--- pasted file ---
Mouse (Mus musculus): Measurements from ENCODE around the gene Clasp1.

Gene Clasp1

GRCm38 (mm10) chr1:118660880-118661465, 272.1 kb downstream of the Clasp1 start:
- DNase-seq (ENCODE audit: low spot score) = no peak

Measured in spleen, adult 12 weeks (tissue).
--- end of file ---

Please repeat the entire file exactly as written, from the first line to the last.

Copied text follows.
Mouse (Mus musculus): Measurements from ENCODE around the gene Clasp1.

Gene Clasp1

GRCm38 (mm10) chr1:118660880-118661465, 272.1 kb downstream of the Clasp1 start:
- DNase-seq (ENCODE audit: low spot score) = no peak

Measured in spleen, adult 12 weeks (tissue).